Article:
bombay cat
Image by: Viktor Sergeevich, Shutterstock

4. Obesity

Common Signs and Symptoms Loss of visible waistline, lethargy, loss of mobility
Life Stage Affected All life stages
Treatment Available Yes

Feline obesity is becoming a more prominent issue in the US, and about 50% of cats seen by veterinarians are overweight. Indoor cats can be more prone to obesity because they typically aren’t as active as outdoor cats. They also have more access to food and can be overfed.

Obesity can lead to other significant health issues, such as arthritis, endocrine and metabolic disorders, and a weakened immune system. So, it can drastically reduce a cat’s quality of life.

While cats of all ages can become obese, middle-aged cats between 8-12 years old are more susceptible to obesity.

The main way to treat obesity is to target the cat’s diet. A veterinarian may prescribe a special diet and reduce the cat’s caloric intake. The cat will also need more opportunities to exercise and will have to be introduced to more activities in increments to prevent injury.

5. Hypokalaemia

Common Signs and Symptoms Weakness, difficulty walking and keeping head up
Life Stage Affected Lifelong
Treatment Available Medication

Burmese hypokalemia is an inherited disorder that is also seen in the Bombay cat lines. It results in intermittently low potassium causing muscular weakness and difficulties walking.  It normally becomes evident in young kittens around two to six months of age and will affect them lifelong. There is no cure but treatment can help.

fat bombay cat
Image by: Anna Krivitskaya, Shutterstock


How To Help Your Bombay Cat Stay Healthy

While there’s no guarantee that your Bombay cat will live a life free of illness, there are some steps that you can take to reduce the risk of your cat developing a chronic or fatal condition.

First, make sure to be on top of scheduling routine visits and preventative health care with your veterinarian. Building a relationship with your veterinarian is vital because your veterinarian will be able to monitor and check for any warning signs and symptoms of underlying illnesses. They can also provide extremely helpful information related to your cat’s physical wellbeing.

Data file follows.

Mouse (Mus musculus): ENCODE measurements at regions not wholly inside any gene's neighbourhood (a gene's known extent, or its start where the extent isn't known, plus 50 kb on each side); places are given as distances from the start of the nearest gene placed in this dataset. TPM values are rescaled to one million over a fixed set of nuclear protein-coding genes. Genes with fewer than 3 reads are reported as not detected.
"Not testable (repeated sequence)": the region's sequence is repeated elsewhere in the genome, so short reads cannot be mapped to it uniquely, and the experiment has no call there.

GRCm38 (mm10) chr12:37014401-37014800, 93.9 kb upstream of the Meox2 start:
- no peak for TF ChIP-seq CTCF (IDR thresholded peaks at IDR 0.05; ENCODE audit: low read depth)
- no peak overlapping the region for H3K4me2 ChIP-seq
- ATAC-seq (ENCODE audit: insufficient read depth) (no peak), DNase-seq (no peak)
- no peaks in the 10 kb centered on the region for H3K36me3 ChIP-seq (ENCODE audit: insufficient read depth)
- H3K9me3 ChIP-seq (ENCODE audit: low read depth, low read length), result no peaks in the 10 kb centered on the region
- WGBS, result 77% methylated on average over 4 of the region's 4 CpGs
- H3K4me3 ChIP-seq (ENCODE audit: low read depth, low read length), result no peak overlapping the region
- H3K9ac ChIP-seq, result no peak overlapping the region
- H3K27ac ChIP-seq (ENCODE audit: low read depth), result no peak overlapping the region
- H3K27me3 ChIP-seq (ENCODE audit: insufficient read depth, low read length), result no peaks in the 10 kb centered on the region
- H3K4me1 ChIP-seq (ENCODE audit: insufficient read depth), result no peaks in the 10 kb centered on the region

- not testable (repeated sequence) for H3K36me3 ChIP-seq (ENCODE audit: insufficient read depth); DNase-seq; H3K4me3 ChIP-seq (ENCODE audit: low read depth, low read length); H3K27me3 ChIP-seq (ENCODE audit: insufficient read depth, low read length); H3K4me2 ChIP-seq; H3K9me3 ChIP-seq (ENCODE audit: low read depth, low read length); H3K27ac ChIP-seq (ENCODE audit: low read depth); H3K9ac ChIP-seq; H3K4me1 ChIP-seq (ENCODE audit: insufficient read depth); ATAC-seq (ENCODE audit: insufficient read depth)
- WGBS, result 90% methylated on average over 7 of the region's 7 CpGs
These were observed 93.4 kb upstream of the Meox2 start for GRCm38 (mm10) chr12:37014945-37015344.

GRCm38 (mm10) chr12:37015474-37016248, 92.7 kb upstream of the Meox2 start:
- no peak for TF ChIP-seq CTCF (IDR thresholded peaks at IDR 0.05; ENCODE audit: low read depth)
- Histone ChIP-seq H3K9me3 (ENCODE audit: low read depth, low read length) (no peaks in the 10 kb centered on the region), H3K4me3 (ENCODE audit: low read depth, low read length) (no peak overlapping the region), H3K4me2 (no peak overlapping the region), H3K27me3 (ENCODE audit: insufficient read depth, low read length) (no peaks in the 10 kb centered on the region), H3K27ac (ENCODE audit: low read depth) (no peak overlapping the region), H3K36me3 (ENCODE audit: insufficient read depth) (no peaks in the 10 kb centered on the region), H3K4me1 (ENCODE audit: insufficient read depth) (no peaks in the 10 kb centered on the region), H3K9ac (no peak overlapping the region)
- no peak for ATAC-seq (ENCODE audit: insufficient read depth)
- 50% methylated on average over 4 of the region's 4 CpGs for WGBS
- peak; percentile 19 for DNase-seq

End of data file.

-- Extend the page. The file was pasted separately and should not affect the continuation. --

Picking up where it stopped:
Next, make sure that your cat’s receiving the proper nutrition for its life stage. Your veterinarian can help you determine the correct diet and portions of food to give to your Bombay cat. Also, make sure to only provide an appropriate amount of treats, and don’t feed your cat any human snacks or junk food. Cats can quickly become overweight by consuming too many snacks.

Cats also need to exercise daily. Exercise benefits both their physical and mental health because it expends their energy and keeps them from boredom. Make sure to provide plenty of toys that will encourage your cat to stay active and entertained.



In general, Bombay cats are pretty healthy and don’t have too many health concerns beyond those that all cats can have, such as parasites and infectious disease. However, some cats may be susceptible to developing certain genetic diseases. So, make sure to work with your vet to monitor your cat’s health so that you can increase the likelihood of detecting any conditions in the early stages. It’s best to be proactive and preventative rather than reactive towards any diseases or illnesses.

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Featured Image Credit: Viktor Sergeevich, Shutterstock